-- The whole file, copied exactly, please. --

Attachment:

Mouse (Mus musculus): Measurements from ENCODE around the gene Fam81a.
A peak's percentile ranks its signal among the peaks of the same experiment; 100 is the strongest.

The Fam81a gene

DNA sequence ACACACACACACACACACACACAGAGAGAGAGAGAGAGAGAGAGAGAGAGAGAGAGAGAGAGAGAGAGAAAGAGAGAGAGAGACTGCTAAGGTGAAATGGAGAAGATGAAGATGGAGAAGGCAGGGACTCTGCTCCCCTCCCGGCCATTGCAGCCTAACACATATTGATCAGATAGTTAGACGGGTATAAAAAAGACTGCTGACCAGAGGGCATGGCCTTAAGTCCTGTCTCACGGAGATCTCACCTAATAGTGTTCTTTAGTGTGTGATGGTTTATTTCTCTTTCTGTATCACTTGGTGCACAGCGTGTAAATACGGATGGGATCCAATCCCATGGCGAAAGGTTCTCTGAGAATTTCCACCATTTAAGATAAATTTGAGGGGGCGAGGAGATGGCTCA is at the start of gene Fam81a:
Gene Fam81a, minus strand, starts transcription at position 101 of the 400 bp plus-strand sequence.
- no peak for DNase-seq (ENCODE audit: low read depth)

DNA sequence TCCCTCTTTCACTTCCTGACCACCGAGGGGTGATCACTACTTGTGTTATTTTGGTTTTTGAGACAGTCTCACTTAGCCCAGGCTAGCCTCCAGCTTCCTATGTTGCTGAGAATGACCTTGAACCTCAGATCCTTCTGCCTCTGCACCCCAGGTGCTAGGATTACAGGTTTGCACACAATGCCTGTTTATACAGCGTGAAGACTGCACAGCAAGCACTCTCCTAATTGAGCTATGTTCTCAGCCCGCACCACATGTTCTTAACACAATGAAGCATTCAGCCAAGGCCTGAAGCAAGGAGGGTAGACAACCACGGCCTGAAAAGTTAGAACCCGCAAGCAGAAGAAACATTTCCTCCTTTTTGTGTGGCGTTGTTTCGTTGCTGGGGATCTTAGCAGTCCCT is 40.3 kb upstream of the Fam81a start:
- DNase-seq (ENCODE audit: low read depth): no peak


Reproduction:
Mouse (Mus musculus): Measurements from ENCODE around the gene Fam81a.
A peak's percentile ranks its signal among the peaks of the same experiment; 100 is the strongest.

The Fam81a gene

DNA sequence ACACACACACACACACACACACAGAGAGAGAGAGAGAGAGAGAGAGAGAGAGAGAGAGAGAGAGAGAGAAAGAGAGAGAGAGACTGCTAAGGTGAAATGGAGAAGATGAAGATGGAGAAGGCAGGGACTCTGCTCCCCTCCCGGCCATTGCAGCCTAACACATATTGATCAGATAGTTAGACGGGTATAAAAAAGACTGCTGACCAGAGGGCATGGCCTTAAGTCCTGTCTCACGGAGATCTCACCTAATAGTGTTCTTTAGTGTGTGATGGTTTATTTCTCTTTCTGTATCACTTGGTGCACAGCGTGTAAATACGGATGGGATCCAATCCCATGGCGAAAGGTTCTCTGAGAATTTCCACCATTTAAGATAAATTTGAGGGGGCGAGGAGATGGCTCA is at the start of gene Fam81a:
Gene Fam81a, minus strand, starts transcription at position 101 of the 400 bp plus-strand sequence.
- no peak for DNase-seq (ENCODE audit: low read depth)

DNA sequence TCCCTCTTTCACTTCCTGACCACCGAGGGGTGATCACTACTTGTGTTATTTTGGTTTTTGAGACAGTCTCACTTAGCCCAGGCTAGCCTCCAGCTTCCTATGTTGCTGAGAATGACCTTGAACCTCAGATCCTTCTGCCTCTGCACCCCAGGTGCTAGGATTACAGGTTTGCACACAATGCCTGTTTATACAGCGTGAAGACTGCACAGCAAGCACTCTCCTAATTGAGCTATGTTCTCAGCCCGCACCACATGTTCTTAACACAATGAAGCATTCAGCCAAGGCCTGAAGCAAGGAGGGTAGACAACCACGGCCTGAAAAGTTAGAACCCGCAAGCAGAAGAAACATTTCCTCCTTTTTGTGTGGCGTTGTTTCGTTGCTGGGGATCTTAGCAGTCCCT is 40.3 kb upstream of the Fam81a start:
- DNase-seq (ENCODE audit: low read depth): no peak